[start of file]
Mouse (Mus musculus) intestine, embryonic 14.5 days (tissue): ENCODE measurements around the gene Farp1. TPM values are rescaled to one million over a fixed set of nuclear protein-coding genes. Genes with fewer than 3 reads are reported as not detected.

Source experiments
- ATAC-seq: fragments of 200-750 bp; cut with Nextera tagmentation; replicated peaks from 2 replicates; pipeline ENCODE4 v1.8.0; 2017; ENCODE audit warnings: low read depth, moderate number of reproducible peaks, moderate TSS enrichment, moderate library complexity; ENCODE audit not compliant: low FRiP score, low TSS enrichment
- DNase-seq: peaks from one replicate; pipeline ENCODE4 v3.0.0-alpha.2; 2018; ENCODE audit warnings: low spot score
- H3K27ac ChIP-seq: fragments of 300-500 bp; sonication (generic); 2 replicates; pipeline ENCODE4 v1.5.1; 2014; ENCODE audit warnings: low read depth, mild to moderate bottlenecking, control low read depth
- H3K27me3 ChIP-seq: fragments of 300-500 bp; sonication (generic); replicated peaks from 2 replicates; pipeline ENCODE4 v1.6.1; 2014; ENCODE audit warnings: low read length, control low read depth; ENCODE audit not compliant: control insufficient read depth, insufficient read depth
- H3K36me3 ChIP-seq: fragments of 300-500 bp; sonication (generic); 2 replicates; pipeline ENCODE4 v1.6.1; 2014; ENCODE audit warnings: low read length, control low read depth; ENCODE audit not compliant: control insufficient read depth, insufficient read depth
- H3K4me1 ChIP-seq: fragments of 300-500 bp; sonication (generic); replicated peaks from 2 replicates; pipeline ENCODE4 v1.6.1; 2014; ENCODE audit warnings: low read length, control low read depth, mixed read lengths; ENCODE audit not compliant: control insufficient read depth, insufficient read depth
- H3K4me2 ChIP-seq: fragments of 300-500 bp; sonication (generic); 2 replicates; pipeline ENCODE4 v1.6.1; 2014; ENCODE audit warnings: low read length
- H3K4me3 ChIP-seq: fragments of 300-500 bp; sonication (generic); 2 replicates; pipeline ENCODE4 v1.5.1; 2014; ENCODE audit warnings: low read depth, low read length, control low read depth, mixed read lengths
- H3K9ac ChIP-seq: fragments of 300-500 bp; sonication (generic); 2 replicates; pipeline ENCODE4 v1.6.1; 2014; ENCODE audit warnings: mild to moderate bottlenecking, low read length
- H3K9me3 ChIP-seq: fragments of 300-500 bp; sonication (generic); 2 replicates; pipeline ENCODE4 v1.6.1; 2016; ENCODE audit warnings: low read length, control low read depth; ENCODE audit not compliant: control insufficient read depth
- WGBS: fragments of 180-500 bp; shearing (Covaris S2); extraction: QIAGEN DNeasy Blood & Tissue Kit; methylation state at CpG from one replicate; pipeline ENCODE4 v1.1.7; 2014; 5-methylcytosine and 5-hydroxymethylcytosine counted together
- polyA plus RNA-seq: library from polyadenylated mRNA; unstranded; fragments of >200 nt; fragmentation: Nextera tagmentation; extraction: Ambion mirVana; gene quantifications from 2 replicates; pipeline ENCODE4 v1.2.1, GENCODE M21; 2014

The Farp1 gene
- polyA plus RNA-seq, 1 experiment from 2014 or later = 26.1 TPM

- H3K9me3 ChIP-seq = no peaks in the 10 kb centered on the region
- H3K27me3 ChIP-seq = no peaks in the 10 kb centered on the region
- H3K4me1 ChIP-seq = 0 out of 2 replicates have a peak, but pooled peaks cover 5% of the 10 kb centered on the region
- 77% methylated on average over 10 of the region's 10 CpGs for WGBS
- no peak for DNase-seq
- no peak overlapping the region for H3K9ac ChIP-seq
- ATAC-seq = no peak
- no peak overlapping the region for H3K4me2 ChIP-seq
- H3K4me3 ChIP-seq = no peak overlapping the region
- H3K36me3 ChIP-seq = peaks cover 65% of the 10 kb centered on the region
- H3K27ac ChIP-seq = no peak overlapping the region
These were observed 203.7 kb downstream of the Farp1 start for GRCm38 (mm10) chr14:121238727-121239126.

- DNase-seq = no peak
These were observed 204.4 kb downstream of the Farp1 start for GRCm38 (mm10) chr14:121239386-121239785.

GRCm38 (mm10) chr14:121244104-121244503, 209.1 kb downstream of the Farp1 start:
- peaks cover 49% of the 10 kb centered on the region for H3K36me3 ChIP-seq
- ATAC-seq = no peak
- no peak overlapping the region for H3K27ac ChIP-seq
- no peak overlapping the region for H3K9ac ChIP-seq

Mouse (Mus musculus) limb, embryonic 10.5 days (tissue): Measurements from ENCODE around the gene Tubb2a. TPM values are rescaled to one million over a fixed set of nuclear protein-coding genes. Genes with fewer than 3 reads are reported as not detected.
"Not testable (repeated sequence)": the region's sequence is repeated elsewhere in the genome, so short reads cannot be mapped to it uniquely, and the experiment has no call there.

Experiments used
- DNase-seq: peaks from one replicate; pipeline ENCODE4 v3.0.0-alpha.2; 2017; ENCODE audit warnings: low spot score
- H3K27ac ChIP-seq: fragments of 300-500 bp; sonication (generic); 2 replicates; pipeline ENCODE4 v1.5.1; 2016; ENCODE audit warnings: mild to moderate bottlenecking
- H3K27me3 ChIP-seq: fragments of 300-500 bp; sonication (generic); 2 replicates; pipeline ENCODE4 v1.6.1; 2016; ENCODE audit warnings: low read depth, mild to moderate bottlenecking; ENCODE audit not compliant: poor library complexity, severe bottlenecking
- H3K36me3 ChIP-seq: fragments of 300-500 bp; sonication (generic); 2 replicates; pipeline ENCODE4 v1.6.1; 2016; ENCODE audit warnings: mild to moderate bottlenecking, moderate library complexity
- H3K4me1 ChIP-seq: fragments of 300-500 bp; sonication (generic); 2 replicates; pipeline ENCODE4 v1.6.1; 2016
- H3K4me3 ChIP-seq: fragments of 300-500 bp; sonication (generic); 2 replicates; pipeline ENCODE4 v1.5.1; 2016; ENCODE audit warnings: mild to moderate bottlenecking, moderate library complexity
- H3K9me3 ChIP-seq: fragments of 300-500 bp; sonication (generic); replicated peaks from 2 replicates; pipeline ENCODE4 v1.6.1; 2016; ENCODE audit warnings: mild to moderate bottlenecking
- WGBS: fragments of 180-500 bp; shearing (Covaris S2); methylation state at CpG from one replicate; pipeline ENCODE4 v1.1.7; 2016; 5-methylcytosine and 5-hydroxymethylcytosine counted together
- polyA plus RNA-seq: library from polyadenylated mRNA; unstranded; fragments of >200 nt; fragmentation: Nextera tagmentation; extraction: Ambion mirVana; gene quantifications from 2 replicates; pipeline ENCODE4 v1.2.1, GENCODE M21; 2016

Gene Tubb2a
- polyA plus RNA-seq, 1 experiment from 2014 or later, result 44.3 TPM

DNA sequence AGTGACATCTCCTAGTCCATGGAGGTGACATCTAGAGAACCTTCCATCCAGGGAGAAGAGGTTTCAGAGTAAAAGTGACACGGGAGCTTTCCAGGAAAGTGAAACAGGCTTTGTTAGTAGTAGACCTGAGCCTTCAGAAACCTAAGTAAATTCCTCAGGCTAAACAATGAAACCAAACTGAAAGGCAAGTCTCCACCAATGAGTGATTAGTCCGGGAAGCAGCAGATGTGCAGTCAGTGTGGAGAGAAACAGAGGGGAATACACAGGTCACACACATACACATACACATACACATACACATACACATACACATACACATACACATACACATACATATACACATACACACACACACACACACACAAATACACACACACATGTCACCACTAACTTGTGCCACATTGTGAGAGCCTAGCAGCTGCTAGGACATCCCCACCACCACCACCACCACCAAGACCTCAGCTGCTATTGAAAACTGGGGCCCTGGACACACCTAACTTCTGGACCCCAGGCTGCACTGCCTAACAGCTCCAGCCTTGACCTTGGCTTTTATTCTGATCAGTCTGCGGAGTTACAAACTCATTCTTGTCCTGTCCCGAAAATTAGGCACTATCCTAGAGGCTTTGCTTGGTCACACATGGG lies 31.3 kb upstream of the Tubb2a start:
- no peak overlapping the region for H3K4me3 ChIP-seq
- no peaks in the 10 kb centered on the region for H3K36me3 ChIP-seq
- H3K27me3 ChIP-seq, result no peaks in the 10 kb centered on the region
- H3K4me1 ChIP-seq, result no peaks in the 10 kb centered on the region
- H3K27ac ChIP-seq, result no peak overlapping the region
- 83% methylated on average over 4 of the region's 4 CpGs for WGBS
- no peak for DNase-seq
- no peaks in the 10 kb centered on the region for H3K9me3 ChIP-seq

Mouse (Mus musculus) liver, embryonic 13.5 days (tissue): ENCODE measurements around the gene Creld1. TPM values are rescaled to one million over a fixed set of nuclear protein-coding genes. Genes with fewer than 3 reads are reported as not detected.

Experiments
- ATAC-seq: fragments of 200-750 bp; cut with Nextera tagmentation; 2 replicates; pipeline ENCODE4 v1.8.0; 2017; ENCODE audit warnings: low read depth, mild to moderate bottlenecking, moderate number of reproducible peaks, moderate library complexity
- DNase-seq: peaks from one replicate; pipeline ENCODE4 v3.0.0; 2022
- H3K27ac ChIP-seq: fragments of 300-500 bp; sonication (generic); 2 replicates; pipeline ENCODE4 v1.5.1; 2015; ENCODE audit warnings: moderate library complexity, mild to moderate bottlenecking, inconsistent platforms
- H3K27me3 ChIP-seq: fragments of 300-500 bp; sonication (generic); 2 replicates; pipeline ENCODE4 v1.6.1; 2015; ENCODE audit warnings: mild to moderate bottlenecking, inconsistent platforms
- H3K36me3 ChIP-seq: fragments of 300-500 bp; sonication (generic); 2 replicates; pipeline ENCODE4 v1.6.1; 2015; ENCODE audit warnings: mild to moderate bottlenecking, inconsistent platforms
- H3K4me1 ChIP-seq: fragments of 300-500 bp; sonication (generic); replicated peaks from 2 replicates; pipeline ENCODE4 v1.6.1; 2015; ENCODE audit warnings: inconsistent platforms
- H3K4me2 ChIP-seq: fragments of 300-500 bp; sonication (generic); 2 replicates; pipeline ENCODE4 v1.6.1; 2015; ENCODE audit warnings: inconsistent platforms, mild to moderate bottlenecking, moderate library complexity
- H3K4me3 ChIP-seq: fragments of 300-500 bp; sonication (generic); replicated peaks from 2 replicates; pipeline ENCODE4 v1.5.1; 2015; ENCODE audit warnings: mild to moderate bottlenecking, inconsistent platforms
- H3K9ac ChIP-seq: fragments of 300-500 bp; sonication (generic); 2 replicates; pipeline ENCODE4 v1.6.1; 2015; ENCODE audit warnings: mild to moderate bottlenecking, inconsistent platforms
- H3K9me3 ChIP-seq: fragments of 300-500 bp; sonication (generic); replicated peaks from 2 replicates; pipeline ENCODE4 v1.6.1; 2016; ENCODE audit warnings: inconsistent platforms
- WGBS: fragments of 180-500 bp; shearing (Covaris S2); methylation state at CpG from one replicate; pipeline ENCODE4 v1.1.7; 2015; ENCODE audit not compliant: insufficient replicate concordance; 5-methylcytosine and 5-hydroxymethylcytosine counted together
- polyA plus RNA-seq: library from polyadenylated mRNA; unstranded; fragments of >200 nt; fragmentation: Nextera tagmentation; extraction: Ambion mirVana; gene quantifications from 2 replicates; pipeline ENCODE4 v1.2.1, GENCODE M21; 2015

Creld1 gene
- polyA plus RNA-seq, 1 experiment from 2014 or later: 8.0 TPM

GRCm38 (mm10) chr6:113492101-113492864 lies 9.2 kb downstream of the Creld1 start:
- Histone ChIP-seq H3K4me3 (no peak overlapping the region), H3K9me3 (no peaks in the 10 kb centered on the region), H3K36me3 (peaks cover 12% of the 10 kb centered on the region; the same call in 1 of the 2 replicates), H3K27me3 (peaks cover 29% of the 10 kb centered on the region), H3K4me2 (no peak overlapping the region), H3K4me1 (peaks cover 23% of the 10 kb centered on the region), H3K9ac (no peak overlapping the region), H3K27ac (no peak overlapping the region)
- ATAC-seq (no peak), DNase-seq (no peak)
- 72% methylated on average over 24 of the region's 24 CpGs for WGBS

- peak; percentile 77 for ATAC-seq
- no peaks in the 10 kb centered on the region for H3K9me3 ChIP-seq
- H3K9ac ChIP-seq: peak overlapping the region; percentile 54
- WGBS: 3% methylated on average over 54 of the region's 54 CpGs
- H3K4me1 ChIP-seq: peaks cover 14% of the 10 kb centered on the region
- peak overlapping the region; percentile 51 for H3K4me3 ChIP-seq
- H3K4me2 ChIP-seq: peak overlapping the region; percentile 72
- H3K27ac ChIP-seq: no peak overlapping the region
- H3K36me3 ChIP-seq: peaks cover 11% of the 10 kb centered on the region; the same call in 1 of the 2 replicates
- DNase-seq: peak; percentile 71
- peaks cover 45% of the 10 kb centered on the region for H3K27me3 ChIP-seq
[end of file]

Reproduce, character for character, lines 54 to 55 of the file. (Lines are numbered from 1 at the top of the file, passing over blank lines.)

- H3K4me1 ChIP-seq, result no peaks in the 10 kb centered on the region
- H3K27ac ChIP-seq, result no peak overlapping the region